Vancouver has the fastest-growing residential downtown in North America: nearly 40,000 people have moved downtown in the last 15 years. Nowhere is this urban renaissance more apparent than in the densely packed high-rise condos and converted warehouses of Yaletown.
Once an industrial district, today Yaletown is one of Vancouver’s hottest neighbourhoods. It’s home to many of the city’s trendiest restaurants, bars and night spots, hip shopping boutiques, and celebrity haunts.
Yaletown is situated in the southeastern portion of Downtown, bordered by Homer St. to the west, Beatty St. to the east, Smithe St. to the north and Drake St. to the south.
While the majority of Yaletown residents are young professionals between 20 and 40, wealthy penthouse dwellers, a small number of families, and a growing number of empty-nesters factor into the mix.
Whoever they are, there are certain traits all Yaletown locals share: they love their gyms, their yoga, their weekends in Whistler, their easy access to the area’s gourmet food and hip nightlife, and their dogs. Little dogs are de rigueur.
To see the locals in action, head over to the neighbourhood’s favorite gourmet market, Urban Fare--Yaletown’s daytime hub--where you can eat breakfast and lunch or bring home dinner.
Yaletown Restaurants and Nightlife:
Hamilton Street and Mainland Street are two of the busiest streets for nightlife in Vancouver. Both streets have a collection of bars and restaurants--including Cactus Club, Bar None Nightclub, and the bar at the Opus Hotel (one of the Top 10 Hotels in Vancouver)--that makes bar-hopping easy. If one spot's too crowded--and these places get very crowded on weekends--just try next door.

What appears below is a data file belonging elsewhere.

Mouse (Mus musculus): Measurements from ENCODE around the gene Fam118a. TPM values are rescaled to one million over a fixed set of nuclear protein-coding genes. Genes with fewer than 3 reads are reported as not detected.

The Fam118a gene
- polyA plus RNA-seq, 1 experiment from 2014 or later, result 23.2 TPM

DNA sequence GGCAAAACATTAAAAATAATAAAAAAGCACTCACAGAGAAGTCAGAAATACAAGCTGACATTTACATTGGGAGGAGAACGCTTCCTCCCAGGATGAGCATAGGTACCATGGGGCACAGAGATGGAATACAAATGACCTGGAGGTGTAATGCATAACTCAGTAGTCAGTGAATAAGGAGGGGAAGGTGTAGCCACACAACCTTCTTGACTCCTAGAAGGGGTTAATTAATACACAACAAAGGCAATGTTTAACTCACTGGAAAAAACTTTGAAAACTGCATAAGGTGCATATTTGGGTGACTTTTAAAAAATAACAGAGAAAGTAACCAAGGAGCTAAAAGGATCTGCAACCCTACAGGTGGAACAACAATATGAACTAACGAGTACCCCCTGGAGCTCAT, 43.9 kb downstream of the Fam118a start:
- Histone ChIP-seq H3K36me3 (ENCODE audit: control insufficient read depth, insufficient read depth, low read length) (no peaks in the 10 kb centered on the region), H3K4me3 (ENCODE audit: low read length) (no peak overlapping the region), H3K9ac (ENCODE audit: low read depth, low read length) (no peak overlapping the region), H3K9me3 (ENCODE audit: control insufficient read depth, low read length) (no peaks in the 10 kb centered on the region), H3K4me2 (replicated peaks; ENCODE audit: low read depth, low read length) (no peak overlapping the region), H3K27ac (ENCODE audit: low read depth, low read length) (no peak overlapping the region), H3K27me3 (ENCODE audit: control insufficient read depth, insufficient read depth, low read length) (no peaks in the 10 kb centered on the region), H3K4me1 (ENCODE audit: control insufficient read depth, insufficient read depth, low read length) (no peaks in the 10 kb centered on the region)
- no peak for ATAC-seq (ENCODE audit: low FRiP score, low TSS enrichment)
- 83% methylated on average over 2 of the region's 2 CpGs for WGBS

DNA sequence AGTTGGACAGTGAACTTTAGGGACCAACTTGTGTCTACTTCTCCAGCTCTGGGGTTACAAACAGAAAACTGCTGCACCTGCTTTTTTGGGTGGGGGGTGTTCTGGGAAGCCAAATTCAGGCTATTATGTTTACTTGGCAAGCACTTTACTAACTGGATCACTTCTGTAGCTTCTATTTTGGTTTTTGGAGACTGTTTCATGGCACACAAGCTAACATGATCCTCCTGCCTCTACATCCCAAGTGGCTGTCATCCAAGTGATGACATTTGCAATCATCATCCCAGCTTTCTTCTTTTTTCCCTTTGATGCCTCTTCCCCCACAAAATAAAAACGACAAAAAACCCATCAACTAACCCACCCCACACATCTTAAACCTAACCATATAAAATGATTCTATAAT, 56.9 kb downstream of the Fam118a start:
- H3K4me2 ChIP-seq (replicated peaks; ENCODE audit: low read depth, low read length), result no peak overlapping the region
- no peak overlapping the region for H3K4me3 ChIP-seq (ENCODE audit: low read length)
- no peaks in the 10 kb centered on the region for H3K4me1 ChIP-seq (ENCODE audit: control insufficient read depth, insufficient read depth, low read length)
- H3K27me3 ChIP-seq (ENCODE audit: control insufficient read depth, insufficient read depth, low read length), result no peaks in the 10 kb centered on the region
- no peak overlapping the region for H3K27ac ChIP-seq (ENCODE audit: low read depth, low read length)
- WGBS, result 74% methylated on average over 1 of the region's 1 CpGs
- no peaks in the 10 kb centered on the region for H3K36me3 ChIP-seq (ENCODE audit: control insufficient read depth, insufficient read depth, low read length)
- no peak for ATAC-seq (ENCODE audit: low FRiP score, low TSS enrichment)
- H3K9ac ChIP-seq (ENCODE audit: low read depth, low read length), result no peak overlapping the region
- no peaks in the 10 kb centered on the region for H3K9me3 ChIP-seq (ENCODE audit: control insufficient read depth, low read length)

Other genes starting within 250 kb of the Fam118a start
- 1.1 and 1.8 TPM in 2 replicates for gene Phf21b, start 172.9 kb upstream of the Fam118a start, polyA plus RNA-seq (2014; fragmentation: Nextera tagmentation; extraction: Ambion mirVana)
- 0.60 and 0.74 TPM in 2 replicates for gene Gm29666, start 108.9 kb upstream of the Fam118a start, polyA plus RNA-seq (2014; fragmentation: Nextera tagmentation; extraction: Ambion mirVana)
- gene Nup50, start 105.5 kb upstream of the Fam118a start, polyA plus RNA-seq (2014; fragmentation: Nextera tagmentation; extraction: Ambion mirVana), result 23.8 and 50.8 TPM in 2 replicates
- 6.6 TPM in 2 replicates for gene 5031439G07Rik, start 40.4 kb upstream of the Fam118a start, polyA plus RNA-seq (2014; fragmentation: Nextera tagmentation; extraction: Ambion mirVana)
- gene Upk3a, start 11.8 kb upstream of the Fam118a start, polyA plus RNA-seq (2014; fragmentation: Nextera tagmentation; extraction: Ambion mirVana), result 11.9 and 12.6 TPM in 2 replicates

Superb Yaletown restaurants include Blue Water Café + Raw Bar and Glowbal Grill and Satay Bar.
There are two parks inside Yaletown's borders, Cooper's Park, at Marinaside Crescent and Nelson Street, and Helmcken Park, at Pacific Boulevard and Helmcken Street.
Cooper's Park is a grassy stretch near the Cambie Bridge, perfect for southern city views and for walking your dog, little or otherwise.
Yaletown's most significant historic landmark is the famous Roundhouse Community Centre, once the western terminus of the Canadian Pacific Railway (CPR) and a provincial heritage site. It still houses Engine 374, the first passenger train to enter Vancouver on May 23, 1887. (Yaletown is named for the CPR's move to the area from Yale, in the Fraser River Canyon.) Today, the Roundhouse is a vibrant community centre dedicated to arts and learning.
Other neighbourhood attractions include BC Place Stadium, home of the Vancouver Canucks, the Queen Elizabeth Theatre, and the Vancouver Art Gallery.